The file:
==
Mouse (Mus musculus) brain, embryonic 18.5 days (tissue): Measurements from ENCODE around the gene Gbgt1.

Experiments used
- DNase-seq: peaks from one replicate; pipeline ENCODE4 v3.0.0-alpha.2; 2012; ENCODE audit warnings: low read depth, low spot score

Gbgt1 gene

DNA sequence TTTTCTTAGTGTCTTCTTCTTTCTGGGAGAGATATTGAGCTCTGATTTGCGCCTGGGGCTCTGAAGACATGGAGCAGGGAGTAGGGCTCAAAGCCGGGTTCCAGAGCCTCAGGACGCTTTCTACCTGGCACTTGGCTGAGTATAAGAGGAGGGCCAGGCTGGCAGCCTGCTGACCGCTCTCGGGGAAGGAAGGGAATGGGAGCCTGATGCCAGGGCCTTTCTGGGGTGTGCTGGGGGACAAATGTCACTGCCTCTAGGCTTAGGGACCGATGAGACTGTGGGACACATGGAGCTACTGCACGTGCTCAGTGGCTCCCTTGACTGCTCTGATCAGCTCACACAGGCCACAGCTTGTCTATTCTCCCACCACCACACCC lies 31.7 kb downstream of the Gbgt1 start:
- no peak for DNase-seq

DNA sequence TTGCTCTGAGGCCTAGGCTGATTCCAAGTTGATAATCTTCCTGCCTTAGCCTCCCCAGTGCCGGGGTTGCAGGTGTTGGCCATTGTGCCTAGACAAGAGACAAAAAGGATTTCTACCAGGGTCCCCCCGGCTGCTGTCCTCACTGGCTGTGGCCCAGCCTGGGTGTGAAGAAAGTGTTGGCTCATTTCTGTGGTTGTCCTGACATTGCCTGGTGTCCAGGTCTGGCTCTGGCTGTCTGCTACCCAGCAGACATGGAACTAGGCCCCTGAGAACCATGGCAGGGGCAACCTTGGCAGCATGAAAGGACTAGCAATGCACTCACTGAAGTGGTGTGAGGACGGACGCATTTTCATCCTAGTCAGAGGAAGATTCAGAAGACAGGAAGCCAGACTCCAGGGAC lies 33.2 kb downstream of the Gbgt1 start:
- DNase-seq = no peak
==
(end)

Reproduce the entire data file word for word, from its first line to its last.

Mouse (Mus musculus) brain, embryonic 18.5 days (tissue): Measurements from ENCODE around the gene Gbgt1.

Experiments used
- DNase-seq: peaks from one replicate; pipeline ENCODE4 v3.0.0-alpha.2; 2012; ENCODE audit warnings: low read depth, low spot score

Gbgt1 gene

DNA sequence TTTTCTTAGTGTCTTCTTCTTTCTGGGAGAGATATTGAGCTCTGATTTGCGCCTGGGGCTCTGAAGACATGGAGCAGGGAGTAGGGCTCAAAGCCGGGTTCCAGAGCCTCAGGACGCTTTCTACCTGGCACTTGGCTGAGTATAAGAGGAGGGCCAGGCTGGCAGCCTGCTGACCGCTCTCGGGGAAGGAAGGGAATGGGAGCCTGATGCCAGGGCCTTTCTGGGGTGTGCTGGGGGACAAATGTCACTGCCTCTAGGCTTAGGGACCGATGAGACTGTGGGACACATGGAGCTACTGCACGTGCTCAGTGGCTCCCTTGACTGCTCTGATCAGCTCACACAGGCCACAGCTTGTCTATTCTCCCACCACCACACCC lies 31.7 kb downstream of the Gbgt1 start:
- no peak for DNase-seq

DNA sequence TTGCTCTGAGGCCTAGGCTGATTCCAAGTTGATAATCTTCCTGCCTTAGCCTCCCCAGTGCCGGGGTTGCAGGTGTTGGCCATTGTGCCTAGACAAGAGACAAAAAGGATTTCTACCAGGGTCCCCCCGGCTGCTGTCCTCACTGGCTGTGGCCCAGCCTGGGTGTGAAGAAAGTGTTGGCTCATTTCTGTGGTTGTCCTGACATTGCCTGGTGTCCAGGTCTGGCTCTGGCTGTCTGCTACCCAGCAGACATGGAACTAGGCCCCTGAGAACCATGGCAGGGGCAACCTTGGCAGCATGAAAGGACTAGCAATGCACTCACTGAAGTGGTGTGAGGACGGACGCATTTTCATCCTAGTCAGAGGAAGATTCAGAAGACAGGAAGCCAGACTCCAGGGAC lies 33.2 kb downstream of the Gbgt1 start:
- DNase-seq = no peak